MUTS: Movies Under the Stars. This one belongs to Princess only. There is a huge outdoor screen on most of Princess cruise ships. There is most of the time something playing on it during the day, such as concerts or children’s movies. At night, you can go and watch the latest movies, sitting on lounge chairs, eating popcorn and under the stars. On the day of the Super Bowl, fans (like my husband) find their chair early in the morning and spend the day there. It’s quite the experience to watch the game on the huge screen.
OBC: Onboard credits. I explain in details here how to earn them.
Obstructed view: a category of outside cabin where your view will be obstructed by lifeboats.
Oceanview cabin: a cabin with a window/porthole.
Outside cabin: a category of cabins which would include those with porthole/window, balcony, mini-suites and suites
Pier runners: those passengers that are late coming back to the ship. Some do miss the ship! Many of us line up the promenade deck to watch for those.
Port of call: a port cruise ship will dock at.
Port pilot: every port in the world has port pilots. There is one on each cruise ship leaving or entering a port. The pilot disembark once the ship has passed the buoys, and yes while the ship is still sailing. The same procedure happens once a ship arrives at a port, the pilot gets on and helps maneuver the ship through the ‘channel’ and ‘park’ the ship at the port.
Port side: the left side of the ship as you look forward. I never could figure out which side I was on, until someone told me how to remember: Port has 4 letters and Left has 4 letters.
Porthole: A round window, usually smaller than the standard picture window of an outside cabin.
Princess Patter: the daily guide of activities on Princess ships. It is delivered to your cabin so you can plan what you want to do every day.
Private island: islands owned or leased by cruise lines offering passengers exclusive use. The islands are the extensions of the ship in the sense that they have free beach chairs, free BBQ lunch, free children’s area. You can also rent snorkeling equipment, book excursions, have a drink at the various bars ($). For example, Princess Cays is on the southern tip of the island of Eleuthera, Bahamas. Holldand America owns a 2,400-acre island known as Half Moon Cay. Disney, RCCL and NCL also have their own private island.
Promenade deck: the name of the deck that is usually located around the 7th floor and would wrap around the whole ship. It is often used by passengers wishing to walk and stay fit. All ships have a promenade deck but not all of them will go all around the ship.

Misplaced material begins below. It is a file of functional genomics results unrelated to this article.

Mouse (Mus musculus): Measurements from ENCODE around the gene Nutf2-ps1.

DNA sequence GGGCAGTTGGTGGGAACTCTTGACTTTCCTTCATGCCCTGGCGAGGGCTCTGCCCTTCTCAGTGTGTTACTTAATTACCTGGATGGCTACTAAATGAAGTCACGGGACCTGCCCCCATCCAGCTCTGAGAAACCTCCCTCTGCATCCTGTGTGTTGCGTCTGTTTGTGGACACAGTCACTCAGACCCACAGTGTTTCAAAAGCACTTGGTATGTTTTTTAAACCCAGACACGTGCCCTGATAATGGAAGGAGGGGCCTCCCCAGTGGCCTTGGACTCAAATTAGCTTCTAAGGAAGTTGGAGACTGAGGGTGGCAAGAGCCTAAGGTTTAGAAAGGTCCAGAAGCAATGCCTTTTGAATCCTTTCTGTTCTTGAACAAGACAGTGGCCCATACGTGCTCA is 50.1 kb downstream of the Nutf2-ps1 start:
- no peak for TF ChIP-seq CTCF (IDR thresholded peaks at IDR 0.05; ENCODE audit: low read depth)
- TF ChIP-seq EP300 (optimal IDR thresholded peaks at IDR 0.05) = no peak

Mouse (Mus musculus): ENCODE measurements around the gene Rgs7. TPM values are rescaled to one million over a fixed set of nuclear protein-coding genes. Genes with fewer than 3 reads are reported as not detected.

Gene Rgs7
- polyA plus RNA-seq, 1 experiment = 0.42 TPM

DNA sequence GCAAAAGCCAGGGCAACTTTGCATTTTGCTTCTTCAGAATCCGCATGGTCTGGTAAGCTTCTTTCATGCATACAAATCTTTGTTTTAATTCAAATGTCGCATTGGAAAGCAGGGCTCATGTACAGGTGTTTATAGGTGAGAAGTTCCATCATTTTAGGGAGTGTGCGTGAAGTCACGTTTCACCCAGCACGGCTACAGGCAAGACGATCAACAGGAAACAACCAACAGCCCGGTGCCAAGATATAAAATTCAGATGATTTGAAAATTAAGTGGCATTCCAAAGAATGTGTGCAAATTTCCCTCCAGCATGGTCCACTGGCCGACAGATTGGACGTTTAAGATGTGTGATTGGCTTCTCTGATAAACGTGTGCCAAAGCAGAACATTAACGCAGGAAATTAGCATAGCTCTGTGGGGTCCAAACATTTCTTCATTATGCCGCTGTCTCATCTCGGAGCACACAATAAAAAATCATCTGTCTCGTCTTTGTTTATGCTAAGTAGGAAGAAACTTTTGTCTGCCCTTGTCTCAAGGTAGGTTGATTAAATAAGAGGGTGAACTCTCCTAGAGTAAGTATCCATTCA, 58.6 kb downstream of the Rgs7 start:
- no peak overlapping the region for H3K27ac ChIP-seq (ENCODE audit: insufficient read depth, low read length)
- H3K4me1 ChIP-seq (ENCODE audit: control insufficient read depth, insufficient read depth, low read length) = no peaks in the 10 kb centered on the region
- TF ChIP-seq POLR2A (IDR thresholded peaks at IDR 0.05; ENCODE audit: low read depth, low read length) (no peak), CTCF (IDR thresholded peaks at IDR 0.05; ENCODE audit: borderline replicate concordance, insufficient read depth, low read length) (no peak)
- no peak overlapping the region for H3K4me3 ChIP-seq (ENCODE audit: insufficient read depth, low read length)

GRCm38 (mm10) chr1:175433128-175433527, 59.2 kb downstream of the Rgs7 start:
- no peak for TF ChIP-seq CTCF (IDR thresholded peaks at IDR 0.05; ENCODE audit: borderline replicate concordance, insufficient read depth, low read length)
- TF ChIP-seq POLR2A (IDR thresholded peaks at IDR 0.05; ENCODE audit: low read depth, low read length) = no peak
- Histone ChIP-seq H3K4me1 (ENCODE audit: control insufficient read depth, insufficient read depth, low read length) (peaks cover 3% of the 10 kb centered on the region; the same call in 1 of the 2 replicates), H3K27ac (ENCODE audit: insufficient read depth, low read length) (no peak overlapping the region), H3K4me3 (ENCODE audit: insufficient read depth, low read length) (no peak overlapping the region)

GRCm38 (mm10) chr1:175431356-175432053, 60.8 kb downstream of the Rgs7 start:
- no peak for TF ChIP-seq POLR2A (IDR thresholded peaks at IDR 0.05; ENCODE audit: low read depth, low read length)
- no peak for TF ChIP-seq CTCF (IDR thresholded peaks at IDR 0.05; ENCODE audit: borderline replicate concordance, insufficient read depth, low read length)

R to Z cruise terms
Repositioning or repo cruise: as the seasons change, cruise lines need to move ships from one region to another, as example, from the Caribbean to Alaska. These cruises are often less expensive as there are less ports involved.
Sail away: the beginning of your cruise vacation, when the ship leaves the departure port and the sail away party on deck.
Sea days or days at sea: the days of the cruise when your ship is sailing from one port to another taking one or 2 days to reach the next port. I love these days, sitting on my balcony, reading and listening to the sound of the waves!
Ship account: on a cruise ship you do not use cash. You have an account where the charges accumulate and at the end of the cruise you will be billed on your credit card that was given at the time of booking.
Ship not boat: 🙂 a boat is a small to mid–sized vessel. Ships are specifically made to carry cargo or passengers or boats.
Shore excursions: tours offered at each port by either local operators or by the ship’s excursion desk.
Southern Caribbean: an itinerary that will take you further down into the Caribbean to more remote islands like Dominica, Grenada, Aruba, Bonaire and Curaçao. These cruises are longer than 7 days as you need more days at sea to reach the ports.
Specialty Restaurants: your cruise fare includes the dining room and buffet restaurants. Nowadays, many cruise lines offer the option of dining at a specialty restaurant for a small fee, such as the Crown Grill on Princess, an amazing steak house, or Sabatini also on Princess, an Italian restaurant.
Starboard: the right-hand side of the ship, facing forward.
Stern: the back or aft-most part of a ship.
Tender: some ports’ water is too shallow for the cruise ships, so in order to bring the passengers to land, the lifeboats and/or local water taxis are used to get you from the ship to land. For example, Grand Cayman is a tender port so is Belize.
Transfers: your transport from airport to ship, ship to airport, or ship to hotel. Each cruise line offer transfers but you pay for it and you have to wait until the whole bus is full. We take a taxi in Fort Lauderdale, much cheaper than cruise line transfers.
Transatlantic cruise: a cruise that crosses the Atlantic Ocean, leaving from Florida to take you to Europe.
Western Caribbean: cruise itineraries that would include Jamaica, Grand Cayman and Cuba, Mexico, Belize City and Roatan.
You are now a cruise lingo expert or at least feel like an insider!